The son lets out a laugh that's as dry as an autumn leaf. Great, she's going to die believing he's about to get married and have babies. He couldn't let her think that. "I doubt it, Mom. You think I met a girl." He can feel the pain of bitter laughter sharply in the back of his throat, but holds it back.
"No. I think you met a boy."
He gasps a sharp intake of breath, closes his eyes, then opens them, and understands immediately that he's just shown her the truth.
"You see, a mother knows things," she tells him, very gently.
His next words are strangled, because he can barely breathe. "Please tell me you and Dad never discussed this."
"Of course not," her voice is strong, firm, eyes flashing. "It would have made him crazy. I figured it out very slowly. I wish I'd have known. I wish you'd have told me as soon as you figured it out yourself. I could have helped you. I would have told you that I love you no matter what. I would have said that all I want for any of my children is for them to be happy."
"Thank you," he says, and his voice is soft, his lips a hint away from a smile. He almost gets a chance to relax, because his mother just said all the right words. But then...
"I want you to tell your sisters, next Sunday."
The thought brings a jab of panic. "Aw, Mom, that's a terrible idea." He imagines how each sister might react... Elizabeth – Mrs. Hyperactive Christian, a year younger than him, and desperate to conceive a child – shock and disgust, maybe some choice biblical phrases. Melanie, well, any excuse for a drink or a bump. He can imagine Jessie and Josie giggling and teasing him – the news would be the funniest thing they ever heard – hell, they'd probably love him the more for it. But even still, not their business.
His mother, the mind reader.
"No, it's not a terrible idea at all. It's a wonderful idea. Why bother with Sundays if you're not going to be real? Tell them so they can get to know who you really are. What good does it do to come together and pretend? Live your truth. Tell them. Elizabeth might have a hard time with it, but Jessie and Josie will always be your cheerleaders. And Melanie, well, I'm starting to wonder about her, too."
He lets loose a genuine smile. "Melanie's all right – she just has low standards."
"Too low – she'll never make anything of her life at the rate she's going. And believe me, I've got some words in store for her.
"I've said my piece, and given you my last request. Now... tell me about this boy."
"Why do you think there's a particular boy?" He wonders how he gave himself away.
"I've seen a mellowing in you, a happiness that's never been there before. What else could it be? So tell me about him."
His eyes go soft as he watches a memory, brain searching for appropriate words. Hot...tight... wet. Mouth...ass... skin... sweat.
He sits in silence for too long, then says, "He's, um... ah... blond."
His mother lets out a delighted laugh. "Is that all you can come up with?"
"It's all I can come up with to tell my mother. Christ."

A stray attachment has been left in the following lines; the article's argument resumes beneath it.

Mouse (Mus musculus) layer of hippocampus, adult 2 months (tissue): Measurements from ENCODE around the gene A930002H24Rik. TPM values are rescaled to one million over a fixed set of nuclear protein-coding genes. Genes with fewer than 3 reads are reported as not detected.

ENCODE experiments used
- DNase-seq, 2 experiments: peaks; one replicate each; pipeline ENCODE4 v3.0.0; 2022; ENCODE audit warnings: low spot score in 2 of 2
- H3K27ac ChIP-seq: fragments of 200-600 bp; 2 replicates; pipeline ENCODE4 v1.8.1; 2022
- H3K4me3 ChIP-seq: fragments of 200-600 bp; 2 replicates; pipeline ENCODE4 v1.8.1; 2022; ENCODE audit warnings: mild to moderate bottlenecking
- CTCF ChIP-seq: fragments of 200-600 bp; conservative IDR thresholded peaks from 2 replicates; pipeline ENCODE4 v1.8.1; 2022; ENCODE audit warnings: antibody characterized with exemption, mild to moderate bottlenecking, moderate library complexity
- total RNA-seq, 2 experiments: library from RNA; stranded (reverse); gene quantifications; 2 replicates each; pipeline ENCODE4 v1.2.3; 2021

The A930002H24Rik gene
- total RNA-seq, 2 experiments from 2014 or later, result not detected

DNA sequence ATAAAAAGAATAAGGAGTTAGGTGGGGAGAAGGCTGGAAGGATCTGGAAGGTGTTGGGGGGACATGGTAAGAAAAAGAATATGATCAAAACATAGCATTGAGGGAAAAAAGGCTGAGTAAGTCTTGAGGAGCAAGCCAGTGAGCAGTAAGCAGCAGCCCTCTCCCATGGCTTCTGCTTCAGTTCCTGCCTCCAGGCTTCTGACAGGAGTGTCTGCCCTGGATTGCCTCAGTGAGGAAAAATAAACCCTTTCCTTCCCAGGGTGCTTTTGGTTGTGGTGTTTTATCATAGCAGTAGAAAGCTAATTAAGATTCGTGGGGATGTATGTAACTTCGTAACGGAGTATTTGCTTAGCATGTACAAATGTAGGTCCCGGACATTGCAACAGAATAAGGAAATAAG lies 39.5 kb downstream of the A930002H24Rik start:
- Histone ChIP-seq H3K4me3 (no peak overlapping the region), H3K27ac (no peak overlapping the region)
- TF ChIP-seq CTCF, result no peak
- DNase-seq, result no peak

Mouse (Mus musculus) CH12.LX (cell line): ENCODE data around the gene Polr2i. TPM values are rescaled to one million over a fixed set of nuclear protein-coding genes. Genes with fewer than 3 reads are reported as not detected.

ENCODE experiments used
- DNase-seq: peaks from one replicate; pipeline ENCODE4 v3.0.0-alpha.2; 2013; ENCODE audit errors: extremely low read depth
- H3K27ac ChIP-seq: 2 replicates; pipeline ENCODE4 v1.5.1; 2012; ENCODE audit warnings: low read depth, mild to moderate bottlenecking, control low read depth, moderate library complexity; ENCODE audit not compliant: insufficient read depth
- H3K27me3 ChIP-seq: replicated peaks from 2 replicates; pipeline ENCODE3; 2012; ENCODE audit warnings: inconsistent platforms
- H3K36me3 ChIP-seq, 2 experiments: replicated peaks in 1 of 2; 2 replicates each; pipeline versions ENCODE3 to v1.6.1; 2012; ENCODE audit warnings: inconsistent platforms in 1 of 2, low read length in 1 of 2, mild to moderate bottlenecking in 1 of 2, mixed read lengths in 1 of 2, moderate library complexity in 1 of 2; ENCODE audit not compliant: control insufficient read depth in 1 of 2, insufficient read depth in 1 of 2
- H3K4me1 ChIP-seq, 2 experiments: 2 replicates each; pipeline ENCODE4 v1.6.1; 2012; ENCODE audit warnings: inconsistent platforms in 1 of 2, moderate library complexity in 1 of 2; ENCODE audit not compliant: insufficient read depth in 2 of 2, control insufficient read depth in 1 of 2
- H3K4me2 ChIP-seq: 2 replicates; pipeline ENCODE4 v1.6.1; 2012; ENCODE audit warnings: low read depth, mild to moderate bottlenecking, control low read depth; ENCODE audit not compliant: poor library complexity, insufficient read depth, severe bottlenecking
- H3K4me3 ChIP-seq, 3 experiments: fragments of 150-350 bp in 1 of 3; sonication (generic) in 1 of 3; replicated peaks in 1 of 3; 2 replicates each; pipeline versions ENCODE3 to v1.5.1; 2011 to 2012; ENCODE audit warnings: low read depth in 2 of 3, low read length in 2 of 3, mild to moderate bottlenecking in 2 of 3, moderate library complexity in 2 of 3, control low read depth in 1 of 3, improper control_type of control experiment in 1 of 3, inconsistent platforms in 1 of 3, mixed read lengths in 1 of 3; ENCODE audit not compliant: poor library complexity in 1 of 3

"Well, think on it while I talk to the girls. He must have some redeeming qualities, because it took you long enough to find him. I want you to stay with me tonight, because I don't have time to meet this boy, and I want to hear all about him. But now I need to speak to Elizabeth."
Upstairs in the literal closet, I shook with repressed laughter because I've known Silas's secret for years. I saw him in a local bar once, his arms around another man, kissing him like a man kisses a woman. I thought later that I should have just marched up to him then and there and said, "Hey Silas, how's it hanging?" and end this secret-keeping.
The next morning, Sunday, I woke up sick with dread. What if he'd caught a glimpse of me at the bar? What if my co-workers recognized him after I'd left, what if they'd talked to him? I'd been known to show off pictures of him at work. "Look at my handsome older brother, the eligible bachelor..."
But I'm good at keeping secrets. When mom asked about girls' night out, I said I hadn't gone because I seemed to be catching a bug. I didn't have to explain about going to a drag show at a gay bar, or the fact that one of my co-workers was in the drag show. I'd been excited to tell the family shocking stories of drag queens and same-sex relationships, and to get a good rousing debate going with Elizabeth, my highly religious sister, and Melanie, the resident devil's advocate. But I kept quiet and to myself, continuing the pretense that I was coming down with something.
The next Sunday was easier. I was getting used to knowing that my brother was gay. I didn't personally have a problem with it, anyway. I always liked gay people. They seem honest, somehow, as if they've done their soul-searching and come out of it more whole than other people. And they were attractive to me for their youthful pursuit of self-discovery. I yearned for gay boyfriends – campy queens with a flair for drama. As far as Silas, who was no campy queen, well, I just needed a little time to focus my lens of knowledge in this new way.
I always worried that Silas would marry someone I didn't like. He was the big brother, and as such, he was larger than life, a hero, and he belonged to us. A boy who'd grown up surrounded by four sisters, teasing and tormenting, and greeting their dates at the door with a scowl. He'd never approved of our choices in men. Once I knew his secret, I could kind of see why.
I felt a moment of sheer relief that made me giddy. Soon they all would know about Silas. It struck me as too silly that I was sitting in my closet listening to family secrets, while Silas has been in his own closet all this time for no purpose. I imagined, for a moment, the bru-ha-ha his news will create next Sunday. It might be the most exciting Sunday of all time.
And then the horror slammed home. My mother expected to be dead before Sunday. She was setting us up to continue without her – setting us up to have "issues." If Silas came out of the closet, we'd have something to talk about.